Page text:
Social capital: It may not always be the first thing that comes to mind when buying, selling or developing property, but the impacts of considering or neglecting this important principle can have significant long-term effects.
The Organization for Economic Co-operation and Development (OECD) defines social capital as “networks together with shared norms, values and understandings that facilitate co-operation within or among groups.” These “network factors” are important to consider when choosing where to live, build or do business. They can influence one’s sense of safety and security, shape the patronage of businesses or change the resultant character of a design.
Social capital can also influence how plans are received, as existing networks can mobilize to either support or oppose new development. How networks mobilize is often related to perceptions of trust and communication between those who propose changes and those who could be impacted by the change.
For Winnipeg’s Office of Public Engagement, questions of social capital and public trust are at the forefront of our daily work. There is no “one-size-fits-all” solution for questions of development and change. Though there are certain standards that can be set to help create a framework for dialogue. Context matters and neighbourhood context is a primary consideration in all of our projects.
The City of Winnipeg Project Management Manual defines public engagement as “…a process, involving communication and interaction between the city of Winnipeg and its residents that serves to inform and involve the public, and uses public input to make better decisions.”
We conduct processes based on the assertion that public input, sought out through appropriate techniques, is a critical component of informed decision making.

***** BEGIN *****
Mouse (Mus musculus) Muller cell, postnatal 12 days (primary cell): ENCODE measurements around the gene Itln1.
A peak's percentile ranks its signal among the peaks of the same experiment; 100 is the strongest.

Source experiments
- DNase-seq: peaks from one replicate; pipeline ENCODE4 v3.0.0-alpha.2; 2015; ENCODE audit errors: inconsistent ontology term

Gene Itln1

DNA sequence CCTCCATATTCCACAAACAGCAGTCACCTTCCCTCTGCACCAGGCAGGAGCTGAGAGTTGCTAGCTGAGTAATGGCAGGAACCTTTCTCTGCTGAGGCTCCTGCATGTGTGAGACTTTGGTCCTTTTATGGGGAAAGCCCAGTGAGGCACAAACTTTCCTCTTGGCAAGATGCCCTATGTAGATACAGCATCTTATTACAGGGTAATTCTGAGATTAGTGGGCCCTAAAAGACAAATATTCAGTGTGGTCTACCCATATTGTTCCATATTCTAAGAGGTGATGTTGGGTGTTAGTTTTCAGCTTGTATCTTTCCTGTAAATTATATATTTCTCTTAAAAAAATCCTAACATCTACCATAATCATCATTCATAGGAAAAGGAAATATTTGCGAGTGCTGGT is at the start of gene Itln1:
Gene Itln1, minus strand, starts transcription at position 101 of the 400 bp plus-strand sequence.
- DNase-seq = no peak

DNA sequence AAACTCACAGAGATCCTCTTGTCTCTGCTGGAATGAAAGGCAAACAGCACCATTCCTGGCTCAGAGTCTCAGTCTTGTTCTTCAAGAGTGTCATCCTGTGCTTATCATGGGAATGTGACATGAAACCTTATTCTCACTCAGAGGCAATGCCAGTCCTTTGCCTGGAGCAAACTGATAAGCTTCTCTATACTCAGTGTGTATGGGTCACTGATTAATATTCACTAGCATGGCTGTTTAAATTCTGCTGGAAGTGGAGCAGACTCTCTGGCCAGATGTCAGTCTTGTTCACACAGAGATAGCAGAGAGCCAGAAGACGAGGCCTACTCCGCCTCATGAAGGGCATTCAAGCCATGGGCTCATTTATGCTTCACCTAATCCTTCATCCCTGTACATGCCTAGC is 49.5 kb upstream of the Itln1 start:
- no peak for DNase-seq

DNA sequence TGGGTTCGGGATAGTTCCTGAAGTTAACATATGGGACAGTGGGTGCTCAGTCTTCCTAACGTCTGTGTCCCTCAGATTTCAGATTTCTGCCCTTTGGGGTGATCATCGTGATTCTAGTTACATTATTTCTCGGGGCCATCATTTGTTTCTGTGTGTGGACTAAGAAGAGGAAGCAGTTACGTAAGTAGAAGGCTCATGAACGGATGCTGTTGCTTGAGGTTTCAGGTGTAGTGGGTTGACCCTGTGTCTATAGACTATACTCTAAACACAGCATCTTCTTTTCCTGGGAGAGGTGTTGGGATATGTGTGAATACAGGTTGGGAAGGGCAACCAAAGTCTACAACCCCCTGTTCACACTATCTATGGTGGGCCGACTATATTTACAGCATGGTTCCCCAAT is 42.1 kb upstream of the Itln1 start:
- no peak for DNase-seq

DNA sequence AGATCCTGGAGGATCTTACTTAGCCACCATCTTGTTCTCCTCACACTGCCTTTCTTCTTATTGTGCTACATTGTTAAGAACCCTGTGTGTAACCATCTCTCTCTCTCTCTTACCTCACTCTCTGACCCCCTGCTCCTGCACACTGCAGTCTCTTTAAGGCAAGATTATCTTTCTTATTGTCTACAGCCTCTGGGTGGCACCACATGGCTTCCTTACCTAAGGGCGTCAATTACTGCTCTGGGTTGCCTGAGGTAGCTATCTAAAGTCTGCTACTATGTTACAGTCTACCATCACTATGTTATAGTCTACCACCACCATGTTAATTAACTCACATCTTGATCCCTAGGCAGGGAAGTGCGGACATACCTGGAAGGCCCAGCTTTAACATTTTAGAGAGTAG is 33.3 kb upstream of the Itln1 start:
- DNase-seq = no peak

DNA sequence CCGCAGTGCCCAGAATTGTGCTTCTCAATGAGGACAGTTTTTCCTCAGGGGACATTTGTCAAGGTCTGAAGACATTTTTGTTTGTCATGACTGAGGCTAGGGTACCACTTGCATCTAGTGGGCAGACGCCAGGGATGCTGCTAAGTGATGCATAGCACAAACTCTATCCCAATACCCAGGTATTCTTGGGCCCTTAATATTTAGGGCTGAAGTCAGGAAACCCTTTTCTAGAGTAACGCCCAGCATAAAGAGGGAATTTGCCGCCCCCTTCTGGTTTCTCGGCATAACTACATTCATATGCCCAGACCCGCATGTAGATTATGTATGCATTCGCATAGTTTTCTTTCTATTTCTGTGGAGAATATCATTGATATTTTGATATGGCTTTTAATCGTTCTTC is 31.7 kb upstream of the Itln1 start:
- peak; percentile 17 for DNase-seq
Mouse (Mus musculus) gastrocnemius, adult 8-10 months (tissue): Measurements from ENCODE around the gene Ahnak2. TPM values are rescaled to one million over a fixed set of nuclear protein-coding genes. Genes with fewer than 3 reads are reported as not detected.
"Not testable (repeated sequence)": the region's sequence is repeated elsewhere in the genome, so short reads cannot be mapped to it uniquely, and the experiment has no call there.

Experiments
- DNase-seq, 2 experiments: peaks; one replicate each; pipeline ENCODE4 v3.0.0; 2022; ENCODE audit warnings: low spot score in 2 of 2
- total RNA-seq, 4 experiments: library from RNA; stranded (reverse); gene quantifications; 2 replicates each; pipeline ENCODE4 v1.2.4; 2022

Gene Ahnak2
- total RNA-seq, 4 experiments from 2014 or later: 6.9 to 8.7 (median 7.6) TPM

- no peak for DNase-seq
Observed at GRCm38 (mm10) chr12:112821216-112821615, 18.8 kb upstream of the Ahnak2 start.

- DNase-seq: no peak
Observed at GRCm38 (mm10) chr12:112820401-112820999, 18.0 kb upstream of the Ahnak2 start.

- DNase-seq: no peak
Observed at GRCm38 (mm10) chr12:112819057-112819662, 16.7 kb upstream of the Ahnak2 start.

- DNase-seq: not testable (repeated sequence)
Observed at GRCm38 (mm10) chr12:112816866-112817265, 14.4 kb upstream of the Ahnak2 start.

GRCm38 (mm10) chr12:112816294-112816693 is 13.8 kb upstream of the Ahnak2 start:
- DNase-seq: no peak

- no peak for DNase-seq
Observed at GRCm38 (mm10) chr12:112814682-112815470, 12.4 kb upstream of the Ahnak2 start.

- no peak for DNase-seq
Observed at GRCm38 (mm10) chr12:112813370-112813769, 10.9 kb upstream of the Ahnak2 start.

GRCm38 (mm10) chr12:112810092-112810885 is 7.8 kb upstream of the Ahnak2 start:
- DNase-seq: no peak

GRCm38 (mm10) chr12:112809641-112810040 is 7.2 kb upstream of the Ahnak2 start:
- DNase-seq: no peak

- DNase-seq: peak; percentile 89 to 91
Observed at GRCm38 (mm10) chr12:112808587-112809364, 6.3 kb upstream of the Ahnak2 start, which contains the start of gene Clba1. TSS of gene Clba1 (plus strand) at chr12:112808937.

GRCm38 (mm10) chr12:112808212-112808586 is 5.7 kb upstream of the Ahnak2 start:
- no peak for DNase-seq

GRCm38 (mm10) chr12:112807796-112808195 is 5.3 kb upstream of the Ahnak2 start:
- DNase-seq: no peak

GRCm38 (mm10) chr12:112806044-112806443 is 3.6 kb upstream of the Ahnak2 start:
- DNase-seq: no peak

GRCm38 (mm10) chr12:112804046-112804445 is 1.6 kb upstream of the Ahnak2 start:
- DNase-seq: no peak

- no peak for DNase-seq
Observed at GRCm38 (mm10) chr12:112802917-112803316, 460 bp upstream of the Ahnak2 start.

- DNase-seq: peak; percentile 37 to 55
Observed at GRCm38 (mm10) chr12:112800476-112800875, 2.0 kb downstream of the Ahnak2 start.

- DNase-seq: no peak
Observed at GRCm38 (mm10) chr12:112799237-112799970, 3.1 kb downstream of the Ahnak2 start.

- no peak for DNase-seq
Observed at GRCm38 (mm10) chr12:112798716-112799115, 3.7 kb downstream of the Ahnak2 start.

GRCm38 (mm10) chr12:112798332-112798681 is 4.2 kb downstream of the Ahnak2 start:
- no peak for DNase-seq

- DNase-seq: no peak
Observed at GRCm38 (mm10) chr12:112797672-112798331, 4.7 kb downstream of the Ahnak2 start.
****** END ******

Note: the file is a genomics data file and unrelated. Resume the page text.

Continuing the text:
One case of critical trust building is related to residential infill development, which is defined as the provision of new housing in existing neighbourhoods. Infill development integrates new residents and their homes into already established social and physical structures in contrast to greenfield development, where pre-existing physical and social infrastructure are often limited. Because of this, infill can be challenging when residents value their community and may fear that a new development will change their neighbourhood.
Yet, development within existing communities is a key policy objective set out in the OurWinnipeg Complete Communities direction strategy, and navigating these conversations in a meaningful way is essential.
During focus group sessions for the city’s residential infill strategy, we asked developers and community associations about their experiences with public consultation. We heard about the differences in how various infill developments were received by communities, and how a “lack of trust” is often at the heart of conflict regarding new development in existing communities.
This lack of trust exists on different levels. Communities can feel that their needs are not well understood or advocated for and developers can feel a lack of consistency or reliability in how decisions are made about specific infill projects.
We also heard that engagement planning (conversations with residents and stakeholders preceding formalized engagement opportunities) and early notification of development plans go a long way in building community support for development. One developer in particular stated that holding two or three meetings prior to a public hearing process generally alleviates most resident concerns and that voluntary, early consultation had improved all of their development projects.
If we are to develop a residential infill strategy that takes advantage of existing social capital, effective and sincere communication between stakeholders and project proponents is key. We are heartened to see that developers increasingly see value in establishing this sort of dialogue early in the development process, and how increased communication and trust will improve project outcomes for all involved.
The residential infill strategy is currently being developed by the city’s Planning, Property and Development department, and will include two public workshops on Saturday, January 27, from 1 p.m. to 3 p.m. at the University of Winnipeg Commons, and on Wednesday, January 31 from 6:30 to 8:30 p.m. at the Millennium Library (Carol Shields Auditorium).
These workshops will involve participant evaluation of the infill criteria we heard about in the first phase
of engagement. Snacks and refreshments will be provided, and accessible washrooms are available. All members of the public are invited to attend.
For more information on upcoming infill strategy consultations, go to winnipeg.ca/infillstrategy
To learn about current and upcoming engagement opportunities, or to sign up for the city’s public engagement newsletter, visit winnipeg.ca/publicengagement
— Provided by the City of Winnipeg.